BUENOS AIRES (Reuters) – Median inflation expectations for Argentina in 2017 held steady at 21.6 percent, unchanged from a month earlier and well above the central bank’s target range of 12 percent to 17 percent, a poll of 54 economists published by the bank showed on Tuesday.
Latin America’s No. 3 economy is seen growing 2.7 percent this year, a tick above the 2.6 percent rate seen last month but below government expectations for growth of around 3 percent, according to the survey.
Argentina’s President Mauricio Macri is seeking to show signs that the economy is rebounding and that inflation – which totaled more than 40 percent last year – is under control ahead of mid-term elections in October that will help determine the fate of his open market reform agenda.
Cuts in subsidies for utilities like gas and electricity, necessary to reduce a wide fiscal deficit, have resulted in higher consumer prices. A weakening peso currency and wage hikes above the central bank’s target range also threaten to complicate the monetary authority’s goal.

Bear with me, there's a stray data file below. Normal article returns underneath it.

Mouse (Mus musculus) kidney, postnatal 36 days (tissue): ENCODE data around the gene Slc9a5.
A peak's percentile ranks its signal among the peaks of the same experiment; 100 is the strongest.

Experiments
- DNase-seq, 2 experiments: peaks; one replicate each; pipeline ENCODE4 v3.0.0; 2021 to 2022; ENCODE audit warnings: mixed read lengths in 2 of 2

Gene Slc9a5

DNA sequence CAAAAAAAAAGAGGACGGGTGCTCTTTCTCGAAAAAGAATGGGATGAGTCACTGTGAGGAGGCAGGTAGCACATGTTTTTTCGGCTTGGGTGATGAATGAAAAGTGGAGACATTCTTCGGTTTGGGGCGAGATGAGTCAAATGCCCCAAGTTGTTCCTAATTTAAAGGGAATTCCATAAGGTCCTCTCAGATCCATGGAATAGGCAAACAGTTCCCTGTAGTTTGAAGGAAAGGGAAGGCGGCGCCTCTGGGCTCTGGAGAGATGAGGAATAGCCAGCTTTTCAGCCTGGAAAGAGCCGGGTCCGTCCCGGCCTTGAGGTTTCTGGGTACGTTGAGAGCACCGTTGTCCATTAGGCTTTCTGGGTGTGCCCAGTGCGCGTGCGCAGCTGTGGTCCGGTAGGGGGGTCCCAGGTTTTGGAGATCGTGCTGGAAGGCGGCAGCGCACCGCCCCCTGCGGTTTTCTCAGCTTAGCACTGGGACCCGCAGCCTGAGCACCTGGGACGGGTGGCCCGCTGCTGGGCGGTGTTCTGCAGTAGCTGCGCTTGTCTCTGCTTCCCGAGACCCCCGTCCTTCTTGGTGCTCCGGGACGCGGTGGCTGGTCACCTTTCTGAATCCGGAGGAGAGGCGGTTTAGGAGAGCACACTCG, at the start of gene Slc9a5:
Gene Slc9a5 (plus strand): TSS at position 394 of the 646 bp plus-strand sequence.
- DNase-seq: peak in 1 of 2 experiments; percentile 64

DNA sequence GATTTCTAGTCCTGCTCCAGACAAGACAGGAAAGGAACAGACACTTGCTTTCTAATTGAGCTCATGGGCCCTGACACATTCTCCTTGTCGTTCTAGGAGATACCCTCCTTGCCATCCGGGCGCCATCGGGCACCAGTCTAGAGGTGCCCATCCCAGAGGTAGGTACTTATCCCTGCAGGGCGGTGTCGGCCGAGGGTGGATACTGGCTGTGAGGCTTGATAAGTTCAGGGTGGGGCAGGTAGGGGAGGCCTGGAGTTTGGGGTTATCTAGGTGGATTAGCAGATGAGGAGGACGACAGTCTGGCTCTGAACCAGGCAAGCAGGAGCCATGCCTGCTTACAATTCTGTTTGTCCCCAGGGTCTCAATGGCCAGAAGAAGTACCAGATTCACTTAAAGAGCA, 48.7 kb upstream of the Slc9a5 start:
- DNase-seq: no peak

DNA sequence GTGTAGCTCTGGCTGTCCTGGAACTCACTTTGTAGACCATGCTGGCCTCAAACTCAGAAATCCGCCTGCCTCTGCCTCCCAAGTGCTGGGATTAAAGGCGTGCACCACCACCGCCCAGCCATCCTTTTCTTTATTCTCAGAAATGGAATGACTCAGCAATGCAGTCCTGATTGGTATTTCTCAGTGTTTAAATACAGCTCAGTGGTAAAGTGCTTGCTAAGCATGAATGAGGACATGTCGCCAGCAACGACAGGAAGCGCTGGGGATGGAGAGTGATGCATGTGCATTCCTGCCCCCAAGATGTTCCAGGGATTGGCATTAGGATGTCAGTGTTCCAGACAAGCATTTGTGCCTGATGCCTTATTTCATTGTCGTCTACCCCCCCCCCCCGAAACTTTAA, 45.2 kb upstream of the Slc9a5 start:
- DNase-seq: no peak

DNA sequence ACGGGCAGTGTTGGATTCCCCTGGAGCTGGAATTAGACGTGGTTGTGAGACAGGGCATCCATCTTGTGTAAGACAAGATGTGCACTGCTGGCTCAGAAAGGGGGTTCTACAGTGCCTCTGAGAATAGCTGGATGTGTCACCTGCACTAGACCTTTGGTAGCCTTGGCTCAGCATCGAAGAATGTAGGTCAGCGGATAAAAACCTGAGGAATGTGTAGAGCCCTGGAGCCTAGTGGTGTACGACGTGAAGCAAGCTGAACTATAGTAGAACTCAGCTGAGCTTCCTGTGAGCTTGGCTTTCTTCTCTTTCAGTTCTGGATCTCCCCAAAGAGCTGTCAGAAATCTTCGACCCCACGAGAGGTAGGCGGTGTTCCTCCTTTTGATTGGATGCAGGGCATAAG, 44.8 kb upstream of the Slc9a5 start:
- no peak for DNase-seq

On Tuesday, Buenos Aires province – Argentina’s largest – reached a deal with public school teachers’ unions to raise salaries by 24 percent in 2017, ending a months-long impasse.
When negotiations began in February, the deal the union would ultimately reach was seen as a benchmark for the rest of the public sector, meaning a pay hike well above inflation goals could embolden other unions to demand a similar deal.
But it has lost that bellwether status since many other sectors have already reached deals.
“The impact is reduced in this context given the delay,” said Federico Furiase, an economist with consultancy Estudio Bein & Asociados in Buenos Aires, adding that the fast-depreciating peso currency was now the most influential factor for inflation.
The teachers’ wage hike was similar to a 24.3 percent deal reached earlier this year by bank workers, seen as a reference for the private sector. Central bank President Federico Sturzenegger has said wage hikes “slightly above” the target inflation range would not jeopardize the goal.
The peso currency <ARS=RASL> fell 3.1 percent against the dollar during the month of June and on Tuesday fell to as low as 16.97 per dollar, a historic trough.
(Reporting by Luc Cohen; Editing by Lisa Shumaker)